"I think you are right, Charles," Louisa agreed. "It will limit Caroline's ability to cause further mischief and time with Aunt Bridget may help her to change. Aunt Bridget will treat Caroline kindly, but she will not encourage her selfishness."

Charles wished it were possible to send Caroline on her way before Darcy returned from Longbourn. Unfortunately, they would need to secure a companion for her journey. As an unmarried woman she simply could not travel all that way alone. Charles and Louisa decided to confront Caroline and confine her to her room, but not to mention her imminent Irish journey until they had found a proper traveling companion.

Darcy enjoyed a very pleasant day at Longbourn, its only detraction being his introduction to Elizabeth's Aunt Phillips. Mrs. Phillips had heard the rumors of their engagement and rushed to Longbourn intent upon confirming that it was indeed fact and then chastising her sister for not informing her directly. Aunt Phillips was a well known and famous busy body in the environs of Meryton and it irritated her excessively to hear such news about her own niece from someone not at all connected with their family.

Elizabeth was not excessively fond of her aunt. In truth, she thought Aunt Phillips a vulgar, unintelligent woman who exerted far too much influence over Mrs. Bennet. While Elizabeth harbored no illusions regarding her mother's abilities, she appreciated her general good will and high spirits, for such was Mrs. Bennet's nature when she was not specifically vexed over something. Aunt Phillips not only lacked this liveliness, but she was also somewhat malicious. While Mrs. Bennet might sometimes be resentful and slow to forgive, she was not generally mean spirited. Elizabeth had often speculated what their mother might have been like if she had not been continually subjected to the influence of her older sister, but sadly, Aunt Phillips was a very real presence in their lives and Elizabeth dreaded exposing Darcy to her least favored relation.

Thus it was that Darcy, who was seated beside her, heard Elizabeth sigh deeply when her aunt's voice resounded from the hallway. Darcy did not know who was about to burst in upon them, but he gently squeezed Elizabeth's hand in silent reassurance as they rose to greet this noisy guest. Elizabeth was thankful that Mrs. Hill ushered her aunt into the parlor quickly so that she might see Darcy was present before she embarrassed them thoroughly with her loud exclamations.

Elizabeth had just completed the introductions when her father entered the parlor, and she silently blessed Mrs. Hill for fetching him before she went upstairs for Mrs. Bennet. Mrs. Phillips was somewhat cowed by the combined presence of Mr. Bennet and Mr. Darcy, and she sat silently gaping at Darcy as Jane rang for tea. Mr. Bennet shared Elizabeth's opinion of her aunt and generally avoided her company whenever possible. However, knowing what anxiety this introduction might occasion for his daughter he was determined to offer any possible assistance.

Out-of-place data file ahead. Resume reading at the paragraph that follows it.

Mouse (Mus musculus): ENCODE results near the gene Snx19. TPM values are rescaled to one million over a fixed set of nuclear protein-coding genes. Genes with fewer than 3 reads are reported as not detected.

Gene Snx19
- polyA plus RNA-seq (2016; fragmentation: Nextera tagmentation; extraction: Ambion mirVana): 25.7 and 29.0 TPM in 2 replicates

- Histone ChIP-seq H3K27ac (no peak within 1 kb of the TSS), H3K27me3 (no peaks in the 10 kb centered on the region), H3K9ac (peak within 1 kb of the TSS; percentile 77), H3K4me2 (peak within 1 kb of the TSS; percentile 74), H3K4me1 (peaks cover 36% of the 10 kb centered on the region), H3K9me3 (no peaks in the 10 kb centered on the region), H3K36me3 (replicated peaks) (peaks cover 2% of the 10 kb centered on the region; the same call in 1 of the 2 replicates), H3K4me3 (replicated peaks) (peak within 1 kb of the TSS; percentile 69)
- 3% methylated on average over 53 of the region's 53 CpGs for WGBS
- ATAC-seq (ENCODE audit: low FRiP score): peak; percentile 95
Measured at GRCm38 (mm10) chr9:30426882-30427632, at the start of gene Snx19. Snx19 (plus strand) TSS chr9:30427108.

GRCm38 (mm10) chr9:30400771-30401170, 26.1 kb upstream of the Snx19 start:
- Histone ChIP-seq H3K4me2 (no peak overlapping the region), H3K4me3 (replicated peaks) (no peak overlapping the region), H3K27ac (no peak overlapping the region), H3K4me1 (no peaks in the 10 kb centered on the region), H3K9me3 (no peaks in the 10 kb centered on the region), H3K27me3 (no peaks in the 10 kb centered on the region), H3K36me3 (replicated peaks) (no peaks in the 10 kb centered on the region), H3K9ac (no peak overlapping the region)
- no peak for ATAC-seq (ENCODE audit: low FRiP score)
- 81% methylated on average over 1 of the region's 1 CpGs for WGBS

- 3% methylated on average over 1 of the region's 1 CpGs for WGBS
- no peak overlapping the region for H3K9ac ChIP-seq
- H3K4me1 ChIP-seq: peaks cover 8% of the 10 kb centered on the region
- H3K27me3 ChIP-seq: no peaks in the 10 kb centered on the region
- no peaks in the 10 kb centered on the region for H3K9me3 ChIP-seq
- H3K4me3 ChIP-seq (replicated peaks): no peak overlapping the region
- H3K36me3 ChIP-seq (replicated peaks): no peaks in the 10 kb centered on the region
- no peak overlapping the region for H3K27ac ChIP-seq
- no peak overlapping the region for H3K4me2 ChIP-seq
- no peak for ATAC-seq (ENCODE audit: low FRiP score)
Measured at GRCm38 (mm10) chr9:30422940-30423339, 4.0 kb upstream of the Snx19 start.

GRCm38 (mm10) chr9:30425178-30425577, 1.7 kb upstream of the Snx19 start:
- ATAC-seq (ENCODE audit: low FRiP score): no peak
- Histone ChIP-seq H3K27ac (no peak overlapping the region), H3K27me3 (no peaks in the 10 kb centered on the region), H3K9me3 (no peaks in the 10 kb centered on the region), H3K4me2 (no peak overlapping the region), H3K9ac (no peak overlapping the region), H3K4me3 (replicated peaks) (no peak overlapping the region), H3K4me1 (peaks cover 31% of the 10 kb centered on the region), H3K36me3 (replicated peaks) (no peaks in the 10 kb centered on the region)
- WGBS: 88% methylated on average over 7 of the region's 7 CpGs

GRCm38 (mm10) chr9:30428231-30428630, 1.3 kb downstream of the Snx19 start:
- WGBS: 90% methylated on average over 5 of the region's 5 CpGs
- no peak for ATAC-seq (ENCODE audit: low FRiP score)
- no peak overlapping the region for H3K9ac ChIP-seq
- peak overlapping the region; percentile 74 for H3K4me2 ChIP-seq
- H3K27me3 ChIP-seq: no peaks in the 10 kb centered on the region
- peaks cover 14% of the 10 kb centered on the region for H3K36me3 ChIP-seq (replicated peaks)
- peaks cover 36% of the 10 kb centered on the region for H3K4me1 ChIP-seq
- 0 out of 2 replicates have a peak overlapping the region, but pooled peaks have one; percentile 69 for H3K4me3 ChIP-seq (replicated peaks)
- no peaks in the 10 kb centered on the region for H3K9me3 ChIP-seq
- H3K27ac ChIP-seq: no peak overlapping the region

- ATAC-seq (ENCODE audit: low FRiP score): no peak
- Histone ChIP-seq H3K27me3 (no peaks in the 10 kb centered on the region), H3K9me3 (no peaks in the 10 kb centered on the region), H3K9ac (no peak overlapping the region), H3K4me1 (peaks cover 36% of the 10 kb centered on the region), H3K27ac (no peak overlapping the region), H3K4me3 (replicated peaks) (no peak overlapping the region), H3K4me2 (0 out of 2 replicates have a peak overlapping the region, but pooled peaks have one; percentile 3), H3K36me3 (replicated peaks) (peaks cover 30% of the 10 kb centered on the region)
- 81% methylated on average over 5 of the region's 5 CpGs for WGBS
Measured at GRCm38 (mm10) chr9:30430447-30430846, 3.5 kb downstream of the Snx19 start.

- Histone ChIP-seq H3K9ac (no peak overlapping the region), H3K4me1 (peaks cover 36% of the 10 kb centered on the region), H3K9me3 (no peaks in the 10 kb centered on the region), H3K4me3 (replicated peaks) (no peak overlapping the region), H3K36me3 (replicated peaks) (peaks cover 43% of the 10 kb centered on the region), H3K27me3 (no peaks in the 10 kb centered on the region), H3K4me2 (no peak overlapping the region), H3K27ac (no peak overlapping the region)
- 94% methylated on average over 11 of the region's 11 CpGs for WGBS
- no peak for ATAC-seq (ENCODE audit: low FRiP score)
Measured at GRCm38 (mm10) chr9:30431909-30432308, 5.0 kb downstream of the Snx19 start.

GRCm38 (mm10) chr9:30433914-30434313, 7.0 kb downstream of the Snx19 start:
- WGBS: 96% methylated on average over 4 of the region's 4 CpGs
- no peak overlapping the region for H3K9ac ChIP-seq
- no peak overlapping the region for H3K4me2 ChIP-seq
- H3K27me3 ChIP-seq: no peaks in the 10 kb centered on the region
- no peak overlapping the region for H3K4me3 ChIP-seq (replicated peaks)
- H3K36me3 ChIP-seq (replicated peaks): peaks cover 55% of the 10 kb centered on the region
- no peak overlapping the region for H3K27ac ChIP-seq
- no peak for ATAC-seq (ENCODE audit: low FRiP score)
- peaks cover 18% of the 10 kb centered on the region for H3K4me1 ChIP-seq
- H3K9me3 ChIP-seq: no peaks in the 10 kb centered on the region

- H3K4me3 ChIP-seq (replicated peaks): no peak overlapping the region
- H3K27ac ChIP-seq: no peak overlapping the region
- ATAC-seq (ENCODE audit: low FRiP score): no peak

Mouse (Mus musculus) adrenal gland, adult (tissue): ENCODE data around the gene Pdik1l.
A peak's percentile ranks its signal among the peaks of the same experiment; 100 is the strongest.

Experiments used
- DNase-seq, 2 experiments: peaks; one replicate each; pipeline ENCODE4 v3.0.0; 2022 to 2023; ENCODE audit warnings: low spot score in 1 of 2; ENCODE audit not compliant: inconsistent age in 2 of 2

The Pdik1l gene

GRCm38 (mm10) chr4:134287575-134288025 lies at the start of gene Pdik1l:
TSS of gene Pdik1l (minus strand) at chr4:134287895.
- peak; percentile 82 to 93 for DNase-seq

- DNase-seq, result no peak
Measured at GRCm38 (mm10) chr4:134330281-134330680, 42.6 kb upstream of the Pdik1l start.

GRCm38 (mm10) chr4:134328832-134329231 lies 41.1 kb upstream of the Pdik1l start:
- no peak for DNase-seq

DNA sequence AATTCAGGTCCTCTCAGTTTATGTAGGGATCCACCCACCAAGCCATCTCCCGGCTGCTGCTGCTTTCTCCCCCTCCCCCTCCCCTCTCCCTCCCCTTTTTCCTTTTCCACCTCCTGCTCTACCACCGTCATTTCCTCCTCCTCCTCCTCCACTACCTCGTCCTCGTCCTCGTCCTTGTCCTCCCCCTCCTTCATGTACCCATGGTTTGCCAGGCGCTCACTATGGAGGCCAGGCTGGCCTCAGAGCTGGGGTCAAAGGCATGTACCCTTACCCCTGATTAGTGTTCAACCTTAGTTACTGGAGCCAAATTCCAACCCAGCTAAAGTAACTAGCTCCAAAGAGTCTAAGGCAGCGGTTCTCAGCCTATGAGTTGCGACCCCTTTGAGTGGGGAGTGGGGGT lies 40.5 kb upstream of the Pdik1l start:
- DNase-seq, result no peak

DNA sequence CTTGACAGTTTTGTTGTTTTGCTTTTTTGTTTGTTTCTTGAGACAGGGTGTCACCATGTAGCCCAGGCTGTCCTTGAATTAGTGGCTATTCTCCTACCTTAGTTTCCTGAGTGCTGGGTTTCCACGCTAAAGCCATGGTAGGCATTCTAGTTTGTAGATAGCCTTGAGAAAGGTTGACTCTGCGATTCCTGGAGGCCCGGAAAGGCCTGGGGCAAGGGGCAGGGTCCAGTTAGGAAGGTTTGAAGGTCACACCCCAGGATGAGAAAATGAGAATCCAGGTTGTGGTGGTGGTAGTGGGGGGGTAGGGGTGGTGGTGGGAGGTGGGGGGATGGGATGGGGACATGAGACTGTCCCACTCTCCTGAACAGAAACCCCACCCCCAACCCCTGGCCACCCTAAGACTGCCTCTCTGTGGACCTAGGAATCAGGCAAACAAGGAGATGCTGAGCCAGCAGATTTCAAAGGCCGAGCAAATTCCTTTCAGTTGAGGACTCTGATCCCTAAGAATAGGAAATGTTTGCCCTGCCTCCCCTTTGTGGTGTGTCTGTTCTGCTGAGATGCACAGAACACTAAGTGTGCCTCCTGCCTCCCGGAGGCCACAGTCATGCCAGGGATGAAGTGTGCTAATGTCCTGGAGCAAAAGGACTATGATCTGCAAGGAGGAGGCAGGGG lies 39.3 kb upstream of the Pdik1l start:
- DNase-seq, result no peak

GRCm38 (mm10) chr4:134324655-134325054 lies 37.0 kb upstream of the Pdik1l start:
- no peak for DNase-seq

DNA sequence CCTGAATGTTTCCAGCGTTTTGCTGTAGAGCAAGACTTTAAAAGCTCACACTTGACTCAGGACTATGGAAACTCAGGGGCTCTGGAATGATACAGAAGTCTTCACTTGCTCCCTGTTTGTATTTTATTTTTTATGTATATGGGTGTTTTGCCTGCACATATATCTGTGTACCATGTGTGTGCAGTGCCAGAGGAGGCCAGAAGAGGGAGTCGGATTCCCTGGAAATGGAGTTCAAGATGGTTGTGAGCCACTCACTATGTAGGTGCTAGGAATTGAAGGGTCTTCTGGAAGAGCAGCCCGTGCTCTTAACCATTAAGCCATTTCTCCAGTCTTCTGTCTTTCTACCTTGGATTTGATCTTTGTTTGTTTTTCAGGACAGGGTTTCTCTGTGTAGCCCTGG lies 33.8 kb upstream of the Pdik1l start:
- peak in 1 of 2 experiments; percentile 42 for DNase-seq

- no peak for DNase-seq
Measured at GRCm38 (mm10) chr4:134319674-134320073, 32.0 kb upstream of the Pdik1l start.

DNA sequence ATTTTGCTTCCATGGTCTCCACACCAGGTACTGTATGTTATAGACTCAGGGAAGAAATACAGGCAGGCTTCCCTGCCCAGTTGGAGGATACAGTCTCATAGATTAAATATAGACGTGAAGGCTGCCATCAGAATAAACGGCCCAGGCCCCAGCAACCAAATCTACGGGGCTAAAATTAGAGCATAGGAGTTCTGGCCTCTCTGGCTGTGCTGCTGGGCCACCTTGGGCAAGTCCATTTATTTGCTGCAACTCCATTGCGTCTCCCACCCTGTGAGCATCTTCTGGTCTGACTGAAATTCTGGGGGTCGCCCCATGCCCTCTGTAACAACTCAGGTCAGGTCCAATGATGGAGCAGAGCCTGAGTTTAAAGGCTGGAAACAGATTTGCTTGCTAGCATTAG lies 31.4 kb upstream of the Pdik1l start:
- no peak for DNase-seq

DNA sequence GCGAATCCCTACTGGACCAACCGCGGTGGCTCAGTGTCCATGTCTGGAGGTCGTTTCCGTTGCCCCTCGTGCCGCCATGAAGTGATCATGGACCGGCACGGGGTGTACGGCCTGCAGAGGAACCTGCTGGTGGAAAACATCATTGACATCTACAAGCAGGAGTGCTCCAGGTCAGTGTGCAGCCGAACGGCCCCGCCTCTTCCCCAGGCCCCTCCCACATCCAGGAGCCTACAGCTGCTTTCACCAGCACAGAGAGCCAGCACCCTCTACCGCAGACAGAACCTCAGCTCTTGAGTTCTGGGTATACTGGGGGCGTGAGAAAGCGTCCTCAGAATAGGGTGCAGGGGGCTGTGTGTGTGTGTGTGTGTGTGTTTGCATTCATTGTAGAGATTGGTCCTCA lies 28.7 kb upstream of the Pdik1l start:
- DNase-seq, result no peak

Mrs. Bennet soon joined them and happily received her sister's congratulations. When Mrs. Phillips began to chide her sister for not hastening to inform her of the news or at least sending word by Lydia, Mr. Bennet actually intervened. He knew that Mrs. Phillips favored Lydia above the other girls and he was not anxious to encourage that partiality as he thought it an ill influence upon his already silly youngest daughter.

"While your concern for all our girls is very much appreciated," Mr. Bennet stated, "you must understand that we have all been quite busy with the wedding arrangements. And as for Lydia coming into Meryton on her own, I am afraid that is out of the question. She is not yet of sufficient maturity to venture into society on her own. Therefore, I intend to be very cautious of Lydia until I deem that she is ready to make wise decisions and to conduct herself properly in company. She will not be leaving home for the foreseeable future without her mother or one of our two older daughters as chaperone."

"But surely Lydia should be out by now," Aunt Phillips unwisely protested. "She is almost a head taller--"

"I was not speaking of her stature," Mr. Bennet interrupted her in a tone that brooked no further protest, "but of Lydia's manners and judgment."

Lydia had not entirely escaped Darcy's notice at the Assembly and he was pleased by Mr. Bennet's declaration. In fact, he thought it a wise course of action both for Lydia's future and her family's honor. Seeing Mrs. Bennet's anxious glance between her husband and her sister, Darcy decided he would speak his mind.